In the official numbers of people who have died from the coronavirus, Birnham Roberts counts among those who were elderly with underlying health conditions.
But his family remember the 82-year-old retired bus driver as larger than life, an active father and grandfather who was known to everyone in his community in Birmingham as the driver of the number 16 bus.
"He was a really friendly guy, really outgoing, a kind and loving father," his daughter Cherelle, 32, told Sky News.
She was speaking from the doorway of her home in Quinton as she was forced to self-isolate following her father's diagnosis.
His illness came as a shock to the family. He had diabetes but was otherwise fit and well - and he still went to the gym and swam regularly.
"He was just sounding a bit confused," Cherelle, who is a nurse, recalls.
"That sparked us to take him to the hospital because we did query that he'd had a stroke and then once he'd got into hospital they said he had pneumonia and then you could see the symptoms after they diagnosed him, so his breathing and stuff had changed."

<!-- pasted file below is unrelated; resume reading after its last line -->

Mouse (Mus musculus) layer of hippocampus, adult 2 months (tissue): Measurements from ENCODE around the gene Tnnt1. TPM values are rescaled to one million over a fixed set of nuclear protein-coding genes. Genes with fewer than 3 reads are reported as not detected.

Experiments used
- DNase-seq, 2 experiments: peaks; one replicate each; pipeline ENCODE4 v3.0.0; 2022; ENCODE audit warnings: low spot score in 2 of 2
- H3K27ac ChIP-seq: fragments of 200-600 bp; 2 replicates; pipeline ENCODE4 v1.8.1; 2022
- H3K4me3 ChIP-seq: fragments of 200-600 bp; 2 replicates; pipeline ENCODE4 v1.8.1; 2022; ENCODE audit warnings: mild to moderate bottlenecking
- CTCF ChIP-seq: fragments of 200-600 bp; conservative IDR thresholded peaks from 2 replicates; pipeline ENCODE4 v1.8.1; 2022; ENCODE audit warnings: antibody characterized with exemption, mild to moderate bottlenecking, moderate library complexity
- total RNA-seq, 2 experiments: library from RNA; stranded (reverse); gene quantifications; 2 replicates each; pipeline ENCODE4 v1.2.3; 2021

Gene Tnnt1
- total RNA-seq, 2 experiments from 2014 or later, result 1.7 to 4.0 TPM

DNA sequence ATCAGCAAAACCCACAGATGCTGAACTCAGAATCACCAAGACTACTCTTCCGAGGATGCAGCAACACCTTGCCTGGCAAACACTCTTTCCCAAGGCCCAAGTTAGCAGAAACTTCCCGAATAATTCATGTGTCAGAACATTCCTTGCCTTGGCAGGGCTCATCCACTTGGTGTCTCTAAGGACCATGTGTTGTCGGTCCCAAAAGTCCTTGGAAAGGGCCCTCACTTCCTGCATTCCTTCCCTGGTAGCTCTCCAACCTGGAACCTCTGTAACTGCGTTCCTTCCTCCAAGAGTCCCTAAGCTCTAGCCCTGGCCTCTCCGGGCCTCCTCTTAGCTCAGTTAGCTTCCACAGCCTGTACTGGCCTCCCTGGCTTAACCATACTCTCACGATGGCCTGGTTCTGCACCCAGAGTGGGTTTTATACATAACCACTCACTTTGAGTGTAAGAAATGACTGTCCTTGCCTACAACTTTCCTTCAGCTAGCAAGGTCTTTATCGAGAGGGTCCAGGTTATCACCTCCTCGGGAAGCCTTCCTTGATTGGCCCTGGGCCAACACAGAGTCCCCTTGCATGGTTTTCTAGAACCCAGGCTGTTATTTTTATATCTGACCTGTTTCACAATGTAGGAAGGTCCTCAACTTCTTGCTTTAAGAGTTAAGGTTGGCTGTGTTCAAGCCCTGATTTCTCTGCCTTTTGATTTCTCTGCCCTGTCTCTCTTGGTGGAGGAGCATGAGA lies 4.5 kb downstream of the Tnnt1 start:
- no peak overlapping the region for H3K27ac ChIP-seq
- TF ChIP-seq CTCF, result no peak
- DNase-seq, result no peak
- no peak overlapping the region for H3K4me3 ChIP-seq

Because she works on the frontline of the NHS, she knew protocol would mean she couldn't stay with her father.
The last time she saw him was the day he tested positive at City Hospital.
"They moved him into a bay with a load of other patients that were positive as well," she says. "After that, they shut down the hospital so we were unable to visit."
It meant that a man who had lived his life for his family died alone.
"It was very difficult, just not wanting him to be on his own, definitely very upsetting that we weren't there with him at his last moments," Cherelle says.
Days on from their father's death, Cherelle and her brother Shaun are still unable to plan a funeral to say goodbye to their father.
She said: "We can't do anything because nobody's really sure of how things will go from now.
"Are they allowed to release the body? Is he still going to be infected? So he's just sitting in the morgue at present and we can't lay him to rest."
Since being in isolation, Cherelle hasn't developed any symptoms and has just been given the all clear to return to work.
She knows she will inevitably be having to treat other patients with COVID-19 and has this warning for the public: "Everyone has to keep themselves safe, social distancing. I don't want it to happen to anybody else."